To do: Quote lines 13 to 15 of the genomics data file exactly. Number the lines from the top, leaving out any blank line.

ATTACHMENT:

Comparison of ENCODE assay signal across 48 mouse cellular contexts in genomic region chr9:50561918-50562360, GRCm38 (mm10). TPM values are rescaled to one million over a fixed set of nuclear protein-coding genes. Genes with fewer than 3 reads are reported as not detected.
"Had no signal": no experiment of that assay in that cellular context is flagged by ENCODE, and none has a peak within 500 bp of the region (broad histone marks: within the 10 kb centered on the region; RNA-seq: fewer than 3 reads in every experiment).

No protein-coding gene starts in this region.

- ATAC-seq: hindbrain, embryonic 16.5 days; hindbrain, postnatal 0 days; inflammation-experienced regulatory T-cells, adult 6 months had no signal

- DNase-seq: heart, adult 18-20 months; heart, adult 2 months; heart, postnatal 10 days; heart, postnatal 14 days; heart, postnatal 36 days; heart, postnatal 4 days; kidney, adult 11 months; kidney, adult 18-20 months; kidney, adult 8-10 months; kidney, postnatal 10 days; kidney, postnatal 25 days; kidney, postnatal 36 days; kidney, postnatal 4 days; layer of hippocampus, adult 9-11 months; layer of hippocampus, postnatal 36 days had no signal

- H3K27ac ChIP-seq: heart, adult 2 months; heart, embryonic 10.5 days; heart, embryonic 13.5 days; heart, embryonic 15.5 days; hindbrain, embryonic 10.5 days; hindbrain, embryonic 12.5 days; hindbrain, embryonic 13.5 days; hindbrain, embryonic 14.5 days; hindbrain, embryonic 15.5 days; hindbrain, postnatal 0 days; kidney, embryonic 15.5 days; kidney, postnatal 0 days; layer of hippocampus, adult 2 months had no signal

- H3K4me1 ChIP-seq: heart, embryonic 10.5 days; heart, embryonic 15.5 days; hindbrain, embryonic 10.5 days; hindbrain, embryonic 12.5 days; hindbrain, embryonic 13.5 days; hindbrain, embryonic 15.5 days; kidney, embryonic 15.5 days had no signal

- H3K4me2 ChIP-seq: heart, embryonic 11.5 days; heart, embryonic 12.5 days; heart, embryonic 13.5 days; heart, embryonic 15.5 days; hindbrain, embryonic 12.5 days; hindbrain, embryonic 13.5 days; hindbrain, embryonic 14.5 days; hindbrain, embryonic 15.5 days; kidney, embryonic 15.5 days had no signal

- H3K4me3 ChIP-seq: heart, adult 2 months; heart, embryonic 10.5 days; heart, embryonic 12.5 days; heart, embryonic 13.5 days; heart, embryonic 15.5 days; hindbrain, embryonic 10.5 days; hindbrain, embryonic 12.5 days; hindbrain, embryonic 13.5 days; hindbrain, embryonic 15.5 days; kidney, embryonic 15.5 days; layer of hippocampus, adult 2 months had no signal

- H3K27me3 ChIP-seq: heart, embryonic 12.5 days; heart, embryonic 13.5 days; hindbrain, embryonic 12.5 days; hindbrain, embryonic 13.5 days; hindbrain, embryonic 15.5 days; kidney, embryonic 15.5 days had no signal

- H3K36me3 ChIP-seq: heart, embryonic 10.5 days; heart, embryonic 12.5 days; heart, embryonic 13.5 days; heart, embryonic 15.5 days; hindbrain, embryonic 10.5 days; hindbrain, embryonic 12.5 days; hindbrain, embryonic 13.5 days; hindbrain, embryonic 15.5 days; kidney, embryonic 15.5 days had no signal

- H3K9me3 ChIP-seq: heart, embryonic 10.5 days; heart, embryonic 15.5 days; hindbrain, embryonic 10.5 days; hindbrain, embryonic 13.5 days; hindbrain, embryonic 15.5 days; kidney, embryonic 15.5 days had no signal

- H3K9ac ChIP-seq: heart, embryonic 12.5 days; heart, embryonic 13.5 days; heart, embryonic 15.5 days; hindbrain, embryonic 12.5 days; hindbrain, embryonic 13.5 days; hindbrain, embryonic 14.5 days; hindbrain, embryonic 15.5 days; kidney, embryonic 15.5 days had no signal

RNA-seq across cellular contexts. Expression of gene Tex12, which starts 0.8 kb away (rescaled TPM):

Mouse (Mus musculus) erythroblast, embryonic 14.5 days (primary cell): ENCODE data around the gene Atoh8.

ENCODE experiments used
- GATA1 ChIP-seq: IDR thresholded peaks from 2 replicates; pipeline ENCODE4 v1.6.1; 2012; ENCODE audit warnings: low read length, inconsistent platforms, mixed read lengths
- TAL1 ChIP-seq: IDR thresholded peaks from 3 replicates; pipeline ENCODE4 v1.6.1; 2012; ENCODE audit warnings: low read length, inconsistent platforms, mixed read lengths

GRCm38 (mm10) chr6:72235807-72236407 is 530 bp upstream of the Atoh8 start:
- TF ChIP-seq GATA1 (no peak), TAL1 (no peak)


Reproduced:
- H3K9ac ChIP-seq: heart, embryonic 12.5 days; heart, embryonic 13.5 days; heart, embryonic 15.5 days; hindbrain, embryonic 12.5 days; hindbrain, embryonic 13.5 days; hindbrain, embryonic 14.5 days; hindbrain, embryonic 15.5 days; kidney, embryonic 15.5 days had no signal

RNA-seq across cellular contexts. Expression of gene Tex12, which starts 0.8 kb away (rescaled TPM):

Mouse (Mus musculus) erythroblast, embryonic 14.5 days (primary cell): ENCODE data around the gene Atoh8.